Let’s be frank here, there is no direct way to ping a specific port in the Windows operating systems. Ping as a tool will only let you ping an IP address and not ping a specific port. This is because ping uses a protocol called ICMP whereas ports use the Transport Layer Protocol (TCP), therefore ICMP has no concept of ports. Ping can only detect a response from an IP address not a response from a specific port.
So, what can you do to get a response from a specific port, how can you ping a specific port?
Below are some programs and methods available to Windows users to ping a specific port on an IP address.
Solutions to ping a specific port
First off this is a command line program so if you don’t know how to run a command line prompt in windows. Move down the list.
I’ve put this at the top of my list because next to Advanced Port Scanner, below, I find this the most useful port scanner and I use it lots.
Download the file from the above location and either save this to a location of your choice or save the file into your windows\system32 if you want to use it from anywhere and you can run it from anywhere in a Windows command prompt window.
Open a command prompt, type CMD, (again, if you don’t know how to do this then move to the next program). Go to Windows search and type: CMD, you’ll get a command prompt window and you can then run paping like this:
Paping -p 21 192.168.1.100
So the syntax is:
Paping -p <port number> <ip address>
This will quickly scan the selected port and return a standard ping response.
Advanced Port Scanner – https://www.advanced-port-scanner.com/
Advanced Port Scanner is a GUI program which will suit most users and this tool can also be used to scan multiple IP addresses and ports at the same time.
Advanced port scanner is great for scanning local IP addresses within your network but isn’t as quick as some of the other methods when used over the internet unless you are very specific with your searches or limit the number of IP addresses and ports in your search.
This is really handy tool for network administrators and in a network environment is great for finding network security issues over your entire network in one shot. I’ve used it extensively over the years to find employees running file sharing services over corporate networks, open ports on supposedly secure routers or to find admin ports on router which have been changed from the default ports.
To use Advanced Port Scanner run the program and in the two top field enter the IP address you want to scan, or range of IP addresses and in the second box select the ports you wish to scan. Eg 1-8000.
Results are shown in the results windows, shown highlighted in red. Open ports are listed in the second windows, shown as no.2 in the above image. These can then be saved in XML, HTML and XML formats. You can also copy this data into the clipboard for use in other apps.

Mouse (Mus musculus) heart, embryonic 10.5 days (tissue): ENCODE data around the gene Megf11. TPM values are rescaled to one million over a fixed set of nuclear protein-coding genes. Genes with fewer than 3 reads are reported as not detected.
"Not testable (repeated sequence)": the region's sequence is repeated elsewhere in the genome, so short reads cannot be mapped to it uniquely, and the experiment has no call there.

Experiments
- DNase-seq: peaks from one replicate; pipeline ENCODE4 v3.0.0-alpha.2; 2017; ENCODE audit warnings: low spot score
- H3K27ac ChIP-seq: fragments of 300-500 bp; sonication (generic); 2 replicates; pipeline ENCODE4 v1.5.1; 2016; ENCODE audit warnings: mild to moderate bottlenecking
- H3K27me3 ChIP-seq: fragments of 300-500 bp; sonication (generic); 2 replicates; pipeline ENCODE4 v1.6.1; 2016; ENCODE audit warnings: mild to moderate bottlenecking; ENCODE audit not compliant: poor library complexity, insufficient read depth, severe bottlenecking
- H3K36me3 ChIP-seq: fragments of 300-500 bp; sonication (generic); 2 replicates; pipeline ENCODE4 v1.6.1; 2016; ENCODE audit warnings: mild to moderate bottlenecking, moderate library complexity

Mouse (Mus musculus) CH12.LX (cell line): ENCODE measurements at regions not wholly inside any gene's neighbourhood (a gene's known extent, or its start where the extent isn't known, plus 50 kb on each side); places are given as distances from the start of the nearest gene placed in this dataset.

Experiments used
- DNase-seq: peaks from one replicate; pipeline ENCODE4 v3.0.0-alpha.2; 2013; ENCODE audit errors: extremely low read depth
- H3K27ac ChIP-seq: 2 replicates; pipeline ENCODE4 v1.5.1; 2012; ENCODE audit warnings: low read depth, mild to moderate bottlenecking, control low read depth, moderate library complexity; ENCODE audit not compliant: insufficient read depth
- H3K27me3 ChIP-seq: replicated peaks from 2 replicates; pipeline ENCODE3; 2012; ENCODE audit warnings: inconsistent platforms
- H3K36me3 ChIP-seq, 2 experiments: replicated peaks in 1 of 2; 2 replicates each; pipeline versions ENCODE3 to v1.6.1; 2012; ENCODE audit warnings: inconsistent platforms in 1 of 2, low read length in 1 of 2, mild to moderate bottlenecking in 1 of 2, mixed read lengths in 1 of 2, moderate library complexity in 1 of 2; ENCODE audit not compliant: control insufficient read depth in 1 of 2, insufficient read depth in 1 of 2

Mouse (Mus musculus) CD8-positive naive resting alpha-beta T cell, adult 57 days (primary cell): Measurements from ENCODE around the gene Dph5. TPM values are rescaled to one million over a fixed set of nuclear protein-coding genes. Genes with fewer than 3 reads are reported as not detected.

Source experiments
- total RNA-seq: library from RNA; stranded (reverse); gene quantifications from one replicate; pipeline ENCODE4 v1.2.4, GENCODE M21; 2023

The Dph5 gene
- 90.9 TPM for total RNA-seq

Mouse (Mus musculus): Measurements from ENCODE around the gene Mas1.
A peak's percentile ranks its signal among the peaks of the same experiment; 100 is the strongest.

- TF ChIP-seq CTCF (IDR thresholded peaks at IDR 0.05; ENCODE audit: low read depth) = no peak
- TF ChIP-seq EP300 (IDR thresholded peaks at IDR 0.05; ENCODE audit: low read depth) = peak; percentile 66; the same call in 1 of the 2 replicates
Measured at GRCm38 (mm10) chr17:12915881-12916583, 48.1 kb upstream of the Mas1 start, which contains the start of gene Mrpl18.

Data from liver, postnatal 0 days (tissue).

Like paping, nmap is a download and run program not an installable program but this is the daddy of all port pingers if you can get your head round how it works. It can also scan UDP ports as well as TCP ports using command lines like: nmap -sU -p 123,161,162 192.168.1.1
I am not going to go into massive detail about Nmap the links I have included are more then enough to tell you how to install it, how to use it and how to use it extensively.
Download nmap and either run it from your downloads folder or copy it to your windows\system32 folder and it will run from anywhere as with PaPing
Nmap command line example
nmap -p 21 192.168.1.12
If you have telnet enabled on your computer then you can use Telnet to try to connect to a specific port at an IP address. Telnet was originally put into windows many years ago when Windows 95 released to allow user to connect to Telnet servers. Other Telnet programs are available out there on the internet.
If you don’t have telnet then please look here on how to enable Telnet.
To try to connect to a port using telnet you first need to run the telnet program and use then use the command line as thus: open <ip address>:<port number>
On earlier version of Windows Telnet is actually a GUI program, Windows 7 however is command line based.
If you don’t want to install software on your computer then use one of the following online tools. just be aware that these are not as flexible as the programs listed above and some will limit your usage after you’ve used them a few times.
Most of the following let you input an IP address as well as a single port to scan but each tool has its own peculiarities.
Yougetsignal.com – https://www.yougetsignal.com/tools/open-ports/
IP finger prints – https://www.ipfingerprints.com/portscan.php
What’s my ip – https://www.whatismyip.com/port-scanner/